Real debate on that measure ended long ago, however — it’s one of those bills that is filed every session, in varying forms, and the question was largely settled in 2009 when debate shut down the Legislature for a day. Defeat now seems a foregone conclusion. Stalemate has reigned ever since even as utilities and environmental groups have moved on. These days the debate in hearing rooms and back rooms is about the kind of detail work that might make the rules more workable for electricity purchasers but also would make an ordinary mortal’s eyes glaze over. Utilities are divided, some arguing the rules are unreasonable; others, particularly Puget Sound Energy, have made big investments in windpower and defend the overall purchasing requirements. And even on the small points, environmental groups remain wary about any attempt at relaxation. Former Gov. Christine Gregoire, a supporter of the renewable energy requirements, attempted to broker a compromise in 2011 and gave up. Democratic lawmakers in the House and Senate tried and failed. But now that a new Republican-leaning coalition has assumed control of the Senate, there seems a bit more willingness in the upper chamber to take another stab.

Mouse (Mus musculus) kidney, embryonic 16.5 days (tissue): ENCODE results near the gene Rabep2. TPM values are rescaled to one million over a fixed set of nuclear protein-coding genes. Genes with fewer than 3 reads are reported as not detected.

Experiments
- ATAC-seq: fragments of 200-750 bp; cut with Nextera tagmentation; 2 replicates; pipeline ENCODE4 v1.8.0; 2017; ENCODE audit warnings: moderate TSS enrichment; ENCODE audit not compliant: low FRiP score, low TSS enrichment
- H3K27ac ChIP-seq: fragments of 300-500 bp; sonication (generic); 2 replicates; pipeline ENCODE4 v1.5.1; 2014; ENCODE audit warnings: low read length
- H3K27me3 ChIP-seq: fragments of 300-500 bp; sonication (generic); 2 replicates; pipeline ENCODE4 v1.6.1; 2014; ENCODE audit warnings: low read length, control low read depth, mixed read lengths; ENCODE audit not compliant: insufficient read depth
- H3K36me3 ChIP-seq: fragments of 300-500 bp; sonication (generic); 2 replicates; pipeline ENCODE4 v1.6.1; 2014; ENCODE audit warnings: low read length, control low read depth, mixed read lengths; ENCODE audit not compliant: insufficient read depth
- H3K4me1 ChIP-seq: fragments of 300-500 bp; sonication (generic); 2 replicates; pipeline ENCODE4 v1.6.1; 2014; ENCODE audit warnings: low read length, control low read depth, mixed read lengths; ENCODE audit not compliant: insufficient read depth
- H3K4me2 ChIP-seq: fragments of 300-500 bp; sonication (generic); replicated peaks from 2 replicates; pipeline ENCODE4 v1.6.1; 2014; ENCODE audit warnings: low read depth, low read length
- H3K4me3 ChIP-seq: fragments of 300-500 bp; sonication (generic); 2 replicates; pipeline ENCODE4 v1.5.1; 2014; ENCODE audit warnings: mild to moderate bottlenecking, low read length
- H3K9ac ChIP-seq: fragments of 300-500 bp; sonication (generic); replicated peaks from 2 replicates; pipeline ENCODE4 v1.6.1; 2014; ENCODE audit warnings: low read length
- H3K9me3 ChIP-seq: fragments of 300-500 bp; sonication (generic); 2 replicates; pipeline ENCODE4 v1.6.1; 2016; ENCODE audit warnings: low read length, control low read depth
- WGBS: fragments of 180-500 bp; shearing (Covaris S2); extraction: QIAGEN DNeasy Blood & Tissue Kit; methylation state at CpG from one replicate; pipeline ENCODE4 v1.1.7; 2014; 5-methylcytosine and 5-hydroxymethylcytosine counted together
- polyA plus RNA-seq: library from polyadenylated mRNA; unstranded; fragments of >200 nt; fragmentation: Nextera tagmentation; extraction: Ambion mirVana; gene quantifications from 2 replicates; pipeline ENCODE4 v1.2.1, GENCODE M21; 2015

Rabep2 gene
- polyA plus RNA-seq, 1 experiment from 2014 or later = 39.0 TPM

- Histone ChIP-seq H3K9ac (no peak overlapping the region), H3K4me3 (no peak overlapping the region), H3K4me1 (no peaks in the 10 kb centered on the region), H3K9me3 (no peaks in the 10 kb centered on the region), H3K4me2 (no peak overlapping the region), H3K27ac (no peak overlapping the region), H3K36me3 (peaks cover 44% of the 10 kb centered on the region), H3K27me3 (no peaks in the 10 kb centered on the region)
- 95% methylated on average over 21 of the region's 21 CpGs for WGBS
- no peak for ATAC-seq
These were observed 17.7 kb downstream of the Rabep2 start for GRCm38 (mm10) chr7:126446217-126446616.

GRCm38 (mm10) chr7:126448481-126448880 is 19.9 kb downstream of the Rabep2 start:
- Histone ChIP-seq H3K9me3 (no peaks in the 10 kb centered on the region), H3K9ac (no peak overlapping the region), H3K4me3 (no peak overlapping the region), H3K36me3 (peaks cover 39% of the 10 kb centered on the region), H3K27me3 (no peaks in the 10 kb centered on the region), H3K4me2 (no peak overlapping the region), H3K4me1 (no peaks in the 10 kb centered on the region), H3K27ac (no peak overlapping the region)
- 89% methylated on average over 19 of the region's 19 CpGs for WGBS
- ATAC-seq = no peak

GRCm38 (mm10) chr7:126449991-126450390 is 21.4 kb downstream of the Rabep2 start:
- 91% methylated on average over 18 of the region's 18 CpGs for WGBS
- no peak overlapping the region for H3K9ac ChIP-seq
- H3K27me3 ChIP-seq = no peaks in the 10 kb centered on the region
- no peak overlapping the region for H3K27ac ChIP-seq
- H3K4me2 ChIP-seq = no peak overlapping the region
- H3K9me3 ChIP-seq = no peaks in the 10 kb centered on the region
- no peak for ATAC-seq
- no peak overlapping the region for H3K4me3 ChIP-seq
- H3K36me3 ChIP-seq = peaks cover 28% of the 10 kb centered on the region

Anytime you create an artificial market for anything, there are bound to be problems, and that’s a job for the Legislature, Ericksen said. “Once we create an artificial market, I think there is an expectation that the Legislature will come back in and adjust it, because there is no free flow in the marketplace to make automatic corrections.”